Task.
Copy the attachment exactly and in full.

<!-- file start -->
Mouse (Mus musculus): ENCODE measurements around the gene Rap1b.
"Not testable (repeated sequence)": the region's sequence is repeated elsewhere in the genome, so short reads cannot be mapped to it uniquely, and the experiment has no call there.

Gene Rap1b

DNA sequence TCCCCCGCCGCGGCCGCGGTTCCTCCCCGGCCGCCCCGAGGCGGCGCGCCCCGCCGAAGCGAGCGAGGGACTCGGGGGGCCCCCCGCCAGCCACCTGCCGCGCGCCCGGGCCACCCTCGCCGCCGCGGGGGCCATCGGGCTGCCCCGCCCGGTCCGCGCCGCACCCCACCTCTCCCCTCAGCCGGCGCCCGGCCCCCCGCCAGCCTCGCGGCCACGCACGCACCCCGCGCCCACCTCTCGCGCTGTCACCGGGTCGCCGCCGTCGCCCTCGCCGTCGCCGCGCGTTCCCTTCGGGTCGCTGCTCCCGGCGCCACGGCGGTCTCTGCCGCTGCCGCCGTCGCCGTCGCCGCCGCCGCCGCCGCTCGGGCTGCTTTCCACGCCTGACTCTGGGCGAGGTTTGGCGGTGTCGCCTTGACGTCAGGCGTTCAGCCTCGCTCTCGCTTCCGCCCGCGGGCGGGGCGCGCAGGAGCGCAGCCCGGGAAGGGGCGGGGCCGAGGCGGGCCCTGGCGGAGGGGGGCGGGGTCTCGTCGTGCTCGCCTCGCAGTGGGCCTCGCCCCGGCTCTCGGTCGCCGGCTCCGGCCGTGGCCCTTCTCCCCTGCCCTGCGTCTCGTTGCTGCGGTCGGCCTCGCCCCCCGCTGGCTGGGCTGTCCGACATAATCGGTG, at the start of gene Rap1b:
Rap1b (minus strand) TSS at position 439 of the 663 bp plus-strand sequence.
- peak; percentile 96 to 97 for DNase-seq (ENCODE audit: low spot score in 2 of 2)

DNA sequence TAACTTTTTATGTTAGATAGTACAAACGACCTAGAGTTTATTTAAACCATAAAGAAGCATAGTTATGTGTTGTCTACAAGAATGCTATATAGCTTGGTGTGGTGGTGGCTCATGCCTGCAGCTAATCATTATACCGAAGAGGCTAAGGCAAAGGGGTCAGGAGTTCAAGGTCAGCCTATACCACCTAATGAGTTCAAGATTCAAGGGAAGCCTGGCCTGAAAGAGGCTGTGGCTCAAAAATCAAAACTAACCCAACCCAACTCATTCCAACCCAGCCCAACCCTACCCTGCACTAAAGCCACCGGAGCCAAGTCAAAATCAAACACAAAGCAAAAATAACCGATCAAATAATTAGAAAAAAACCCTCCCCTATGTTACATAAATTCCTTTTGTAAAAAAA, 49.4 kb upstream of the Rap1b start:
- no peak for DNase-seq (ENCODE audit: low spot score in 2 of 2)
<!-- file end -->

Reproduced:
Mouse (Mus musculus): ENCODE measurements around the gene Rap1b.
"Not testable (repeated sequence)": the region's sequence is repeated elsewhere in the genome, so short reads cannot be mapped to it uniquely, and the experiment has no call there.

Gene Rap1b

DNA sequence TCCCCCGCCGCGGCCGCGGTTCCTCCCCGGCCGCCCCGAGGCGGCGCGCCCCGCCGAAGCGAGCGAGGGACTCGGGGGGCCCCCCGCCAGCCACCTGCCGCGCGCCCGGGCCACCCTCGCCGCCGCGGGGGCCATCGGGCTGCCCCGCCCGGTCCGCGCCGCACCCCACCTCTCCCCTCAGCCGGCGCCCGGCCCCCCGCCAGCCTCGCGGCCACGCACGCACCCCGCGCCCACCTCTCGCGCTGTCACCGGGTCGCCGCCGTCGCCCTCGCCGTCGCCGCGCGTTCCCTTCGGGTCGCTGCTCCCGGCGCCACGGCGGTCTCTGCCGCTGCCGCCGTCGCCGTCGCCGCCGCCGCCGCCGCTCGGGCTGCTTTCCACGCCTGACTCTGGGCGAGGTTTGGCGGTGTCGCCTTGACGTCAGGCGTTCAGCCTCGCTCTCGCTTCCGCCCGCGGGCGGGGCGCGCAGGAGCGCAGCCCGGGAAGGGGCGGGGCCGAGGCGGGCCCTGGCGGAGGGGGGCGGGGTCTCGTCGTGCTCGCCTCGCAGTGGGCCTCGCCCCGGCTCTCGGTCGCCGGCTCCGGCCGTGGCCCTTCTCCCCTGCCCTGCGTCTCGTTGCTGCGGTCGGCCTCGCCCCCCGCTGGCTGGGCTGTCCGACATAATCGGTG, at the start of gene Rap1b:
Rap1b (minus strand) TSS at position 439 of the 663 bp plus-strand sequence.
- peak; percentile 96 to 97 for DNase-seq (ENCODE audit: low spot score in 2 of 2)

DNA sequence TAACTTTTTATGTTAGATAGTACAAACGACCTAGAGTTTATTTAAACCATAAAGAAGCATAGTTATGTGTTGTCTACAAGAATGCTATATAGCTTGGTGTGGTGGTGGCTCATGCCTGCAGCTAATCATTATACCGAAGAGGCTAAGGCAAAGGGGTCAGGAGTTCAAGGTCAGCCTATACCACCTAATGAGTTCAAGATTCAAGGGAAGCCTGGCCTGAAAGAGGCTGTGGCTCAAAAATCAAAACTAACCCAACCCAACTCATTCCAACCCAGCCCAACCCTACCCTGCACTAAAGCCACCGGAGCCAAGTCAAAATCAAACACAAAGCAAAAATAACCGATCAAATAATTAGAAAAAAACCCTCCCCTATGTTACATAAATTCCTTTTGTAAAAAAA, 49.4 kb upstream of the Rap1b start:
- no peak for DNase-seq (ENCODE audit: low spot score in 2 of 2)